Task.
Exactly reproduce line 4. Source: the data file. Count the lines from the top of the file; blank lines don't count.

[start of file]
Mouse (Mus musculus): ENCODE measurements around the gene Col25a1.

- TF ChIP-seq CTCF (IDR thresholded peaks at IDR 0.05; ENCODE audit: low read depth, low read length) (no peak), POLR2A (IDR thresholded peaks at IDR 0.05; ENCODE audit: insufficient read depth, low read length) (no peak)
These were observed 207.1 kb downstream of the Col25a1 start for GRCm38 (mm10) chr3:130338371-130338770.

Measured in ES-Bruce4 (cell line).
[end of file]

Measured in ES-Bruce4 (cell line).